WASHINGTON — The Supreme Court on Monday night split along ideological and partisan lines to stop a plan for extended absentee voting in Tuesday’s Wisconsin primary, turning aside pleas from Democrats that thousands of the state’s voters will be disenfranchised because of disruptions caused by the coronavirus pandemic.
The ruling was 5-4, with the court's conservatives in the majority.
The decision followed a familiar pattern on the court. But it was striking that in a case with partisan implications in the midst of a national crisis, the court could not find a way to overcome its usual differences.
In its brief order, the court majority said a plan ordered by a district judge and approved by an appeals court to extend absentee voting for a week was "extraordinary relief and would fundamentally alter the nature of the election."
A "critical" point, it said, was that the relief was more than had been asked for by Democrats and liberal groups.
The unsigned opinion by Chief Justice John Roberts and Justices Clarence Thomas, Samuel Alito, Neil Gorsuch said Brett Kavanaugh granted a request from the Republican Party to put the plan on hold.
The lower court's decision "contravened this court's precedents" and violated the Supreme Court's repeated instruction that "lower federal courts should ordinarily not alter the election rules on the eve of an election."
All of the court's conservatives were nominated by Republican presidents.
The court's liberals — Ruth Bader Ginsburg, Stephen Breyer, Sonia Sotomayor and Elena Kagan, all nominated by Democratic presidents — objected sharply.
"This court now intervenes at the 11th hour to prevent voters who have timely requested absentee ballots from casting their votes," Ginsburg wrote.
She said it "boggles the mind" that the court majority was trying to apply the court's usual rules in an unprecedented time of national turmoil.
"While I do not doubt the good faith of my colleagues, the court's order, I fear, will result in massive disenfranchisement," Ginsburg wrote. She noted delays in a crush of applications for absentee ballots.
"A voter cannot deliver for postmarking a ballot she has not received."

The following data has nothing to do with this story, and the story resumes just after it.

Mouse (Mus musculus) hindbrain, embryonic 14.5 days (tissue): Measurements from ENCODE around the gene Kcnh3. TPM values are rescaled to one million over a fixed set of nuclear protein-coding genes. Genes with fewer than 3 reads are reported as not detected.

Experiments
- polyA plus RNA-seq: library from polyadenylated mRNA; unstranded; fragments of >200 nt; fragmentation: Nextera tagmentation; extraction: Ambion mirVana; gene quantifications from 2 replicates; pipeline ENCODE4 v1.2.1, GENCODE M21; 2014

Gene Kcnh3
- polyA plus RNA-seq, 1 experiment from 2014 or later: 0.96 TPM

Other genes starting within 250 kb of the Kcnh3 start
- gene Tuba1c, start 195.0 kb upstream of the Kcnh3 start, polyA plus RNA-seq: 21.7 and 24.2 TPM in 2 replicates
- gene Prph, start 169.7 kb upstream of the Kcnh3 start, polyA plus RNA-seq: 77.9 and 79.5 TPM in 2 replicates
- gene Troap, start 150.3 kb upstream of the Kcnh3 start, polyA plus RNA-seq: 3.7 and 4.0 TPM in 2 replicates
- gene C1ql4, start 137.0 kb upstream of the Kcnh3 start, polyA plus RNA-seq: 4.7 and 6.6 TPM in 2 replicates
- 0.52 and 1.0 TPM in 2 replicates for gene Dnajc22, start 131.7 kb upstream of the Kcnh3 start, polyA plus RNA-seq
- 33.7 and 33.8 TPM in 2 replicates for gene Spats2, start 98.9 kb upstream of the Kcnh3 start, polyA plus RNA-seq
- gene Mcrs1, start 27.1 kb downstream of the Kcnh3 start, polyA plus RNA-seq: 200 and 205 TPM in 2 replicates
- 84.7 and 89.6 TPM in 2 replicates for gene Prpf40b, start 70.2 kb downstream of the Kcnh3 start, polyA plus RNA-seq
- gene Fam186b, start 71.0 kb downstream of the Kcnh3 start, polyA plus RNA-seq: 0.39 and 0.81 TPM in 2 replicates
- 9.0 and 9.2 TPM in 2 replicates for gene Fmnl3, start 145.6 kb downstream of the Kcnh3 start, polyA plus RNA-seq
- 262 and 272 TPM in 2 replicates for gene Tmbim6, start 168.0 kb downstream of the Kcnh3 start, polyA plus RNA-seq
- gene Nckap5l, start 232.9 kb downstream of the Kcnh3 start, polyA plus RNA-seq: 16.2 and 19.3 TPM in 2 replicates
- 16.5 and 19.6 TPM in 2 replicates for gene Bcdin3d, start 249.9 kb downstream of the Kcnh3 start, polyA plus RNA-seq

Ginsburg said the majority had misplaced its priorities.
"The concerns advanced by the court and the applicants pale in comparison to the risk that tens of thousands of voters will be disenfranchised," she wrote. "Ensuring an opportunity for the people of Wisconsin to exercise their votes should be our paramount concern."
Lower courts had said voters should have another week — until April 13 — to return absentee ballots, because the state was unable to accommodate in-person voting.
The Supreme Court had not been asked to review the other legal wrangling in the state, as the governor moved to postpone the election, and the Wisconsin Supreme Court ruled he lacked authority.
Instead, the justices were considering legal victories Democrats and liberal groups won last week in federal court.
U.S. District Judge William Conley declined to postpone in-person voting, but extended absentee voting until April 13, and a panel of the U.S. Court of Appeals for the 7th Circuit on Friday upheld much of Conley's ruling.
On Saturday, Wisconsin Republicans and the Republican National Committee brought the issue to the Supreme Court.
Lawyers for the Republicans said the appeals court's decision "creates a fundamental unfairness that undermines the integrity of the election" and would encourage gamesmanship.
"Absentee voting should not be a procedure that gives some voters dramatically different incentives and information than others, permits advocacy groups to strategically chase down ballots that were not cast on election day, and otherwise disrupts Wisconsin statutes that aim to separate cleanly the time for ballot casting and ballot counting," lawyers said in their brief.
But lawyers for Democrats said that not recognizing the effect of the coronavirus pandemic on the election would be irresponsible.
The plans devised by the lower courts are "reasonable remedies for the extreme, unprecedented circumstances that tens of thousands of Wisconsin voters are likely to face: either they venture out to vote in person and risk their health and the health of others, or they forfeit the right to vote through no fault of their own," their brief said.